The present study shows that chronically central treatment with histamine contributes to improvement of the abnormality in energy metabolism of DIO and db/db mice. DIO mice are known to be an acquired leptin-resistant model, whereas db/db mice are an inherited model with a leptin-receptor mutation (28). In the present study, i.c.v. treatment with histamine reduced food intake in DIO mice similar to that observed in db/db mice. However, the difference in leptin resistance between DIO and db/db mice leaves the possibility that if leptin were actually infused i.c.v. in DIO mice, it would cause responses similar to those observed after histamine treatment in DIO mice. Histamine-treated DIO and db/db mice lost more body weight than pair-fed PBS controls. The results suggest that the weight loss after histamine treatment may be attributable not only to the decrease in food intake but also, at least in part, to the histamine-derived increase in lipolysis. In fact, the present data showed a greater decrease in fat pads in histamine-treated mice than in the pair-fed PBS controls. In particular, the histamine treatment was predominantly effective to reduce visceral fat,leaving subcutaneous fat unaffected. Histamine has been shown to activate peripheral lipolysis through H1- and/or H2- Rs(40,41). Previous studies showed that activation of histamine signaling promoted lipolysis through sympathetic nerves(38,41). Selective agonists of the b3 adrenoceptor were found to accelerate lipolysis of visceral fat more than that of subcutaneous fat(42). Ultimately, the suppressive and selective effect of histamine on visceral fat deposition depends most likely on activation of the sympathetic nervous system. In this context, it is understandable why the present histamine treatment reduced ob gene expression in WAT and serum leptin concentration. In other words, the downregulation of ob mRNA expression and the resultant decrease in leptin production reflect reduction in body fat content by histamine treatment because WAT ob mRNA level and serum concentration of leptin are positively and tightly correlated with body fat mass(25,26).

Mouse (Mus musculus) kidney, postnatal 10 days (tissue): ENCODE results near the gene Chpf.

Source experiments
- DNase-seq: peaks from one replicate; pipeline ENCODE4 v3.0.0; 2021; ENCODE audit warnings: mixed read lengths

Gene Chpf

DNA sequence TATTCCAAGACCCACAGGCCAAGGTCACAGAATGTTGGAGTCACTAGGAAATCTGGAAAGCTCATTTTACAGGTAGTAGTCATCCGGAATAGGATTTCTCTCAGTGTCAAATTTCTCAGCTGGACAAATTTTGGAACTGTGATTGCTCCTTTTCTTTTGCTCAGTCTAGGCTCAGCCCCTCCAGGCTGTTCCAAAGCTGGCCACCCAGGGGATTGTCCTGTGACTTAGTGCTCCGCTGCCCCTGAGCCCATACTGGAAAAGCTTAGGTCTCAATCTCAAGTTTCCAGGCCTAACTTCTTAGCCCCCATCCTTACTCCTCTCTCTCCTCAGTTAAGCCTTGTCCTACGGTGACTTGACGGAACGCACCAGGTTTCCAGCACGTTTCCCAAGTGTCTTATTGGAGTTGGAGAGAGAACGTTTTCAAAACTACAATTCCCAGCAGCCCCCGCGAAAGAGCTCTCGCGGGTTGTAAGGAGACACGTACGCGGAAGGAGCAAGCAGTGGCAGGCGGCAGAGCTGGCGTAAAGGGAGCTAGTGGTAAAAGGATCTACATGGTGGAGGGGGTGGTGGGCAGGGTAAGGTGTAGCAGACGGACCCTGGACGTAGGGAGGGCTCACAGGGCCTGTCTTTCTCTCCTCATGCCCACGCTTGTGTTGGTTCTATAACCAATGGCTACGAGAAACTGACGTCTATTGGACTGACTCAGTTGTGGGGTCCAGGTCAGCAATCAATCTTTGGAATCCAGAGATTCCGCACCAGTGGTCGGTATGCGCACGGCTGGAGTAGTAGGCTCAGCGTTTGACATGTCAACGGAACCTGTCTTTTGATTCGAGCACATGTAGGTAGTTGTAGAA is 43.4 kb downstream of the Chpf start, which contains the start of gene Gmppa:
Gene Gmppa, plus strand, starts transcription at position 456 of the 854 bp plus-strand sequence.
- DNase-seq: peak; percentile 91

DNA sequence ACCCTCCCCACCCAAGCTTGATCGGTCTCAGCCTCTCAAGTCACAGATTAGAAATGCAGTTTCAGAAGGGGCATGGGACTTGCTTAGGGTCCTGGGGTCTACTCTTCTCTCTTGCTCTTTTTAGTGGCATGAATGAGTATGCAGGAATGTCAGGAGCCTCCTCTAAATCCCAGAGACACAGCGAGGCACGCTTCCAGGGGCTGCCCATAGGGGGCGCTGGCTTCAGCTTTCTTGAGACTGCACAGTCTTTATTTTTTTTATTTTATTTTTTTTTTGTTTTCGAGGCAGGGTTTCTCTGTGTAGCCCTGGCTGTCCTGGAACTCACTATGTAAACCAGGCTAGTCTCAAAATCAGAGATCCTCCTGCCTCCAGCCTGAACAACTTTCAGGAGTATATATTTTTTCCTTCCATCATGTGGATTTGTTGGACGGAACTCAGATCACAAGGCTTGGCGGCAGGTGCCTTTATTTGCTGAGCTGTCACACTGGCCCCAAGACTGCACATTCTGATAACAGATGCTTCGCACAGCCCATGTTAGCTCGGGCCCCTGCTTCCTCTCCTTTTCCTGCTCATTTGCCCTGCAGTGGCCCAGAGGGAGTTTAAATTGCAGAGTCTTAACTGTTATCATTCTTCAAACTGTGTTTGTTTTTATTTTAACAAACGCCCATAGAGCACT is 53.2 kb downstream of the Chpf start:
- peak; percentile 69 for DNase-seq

Elevation of circulating FFAs in obese animals has been regarded as a major determinant of decreased insulin sensitivity because it increases hepatic glucose output and decreases glucose disposal in muscle(43). Treatment of DIO and db/db obese mice with histamine lowered serum concentrations of glucose and insulin in the present study. In addition, both intraperitoneal glucose and insulin tolerance tests showed that histamine treatment improved glucose tolerance and insulin sensitivity. The lowered serum FFA concentration produced simply by virtue of histamine-induced reduction of visceral fat may be a major factor that improved insulin sensitivity.
To clarify the possibility of reduction in body weight and adiposity induced by increased energy expenditure, we investigated the effects of histamine on UCP expression in peripheral tissues. Intracerebroventricular infusion of histamine in DIO and db/db obese mice upregulated mRNA expression of BAT UCP-1 and WAT UCP-3 in the present study. It is well known that BAT is richly innervated by sympathetic nerves(6). Expression of UCP-1 and UCP-3 in BAT and WAT is known to be modulated, in part, by β3agonists, indicating sympathetic influence on UCP expression(44). According to previous studies, hypothalamic neuronal histamine affects peripheral lipid metabolism and autonomic function(38,41). Such observations suggest that pharmacological potentials of enhanced histamine signaling in the hypothalamus may regulate UCP expression through the sympathetic nervous system.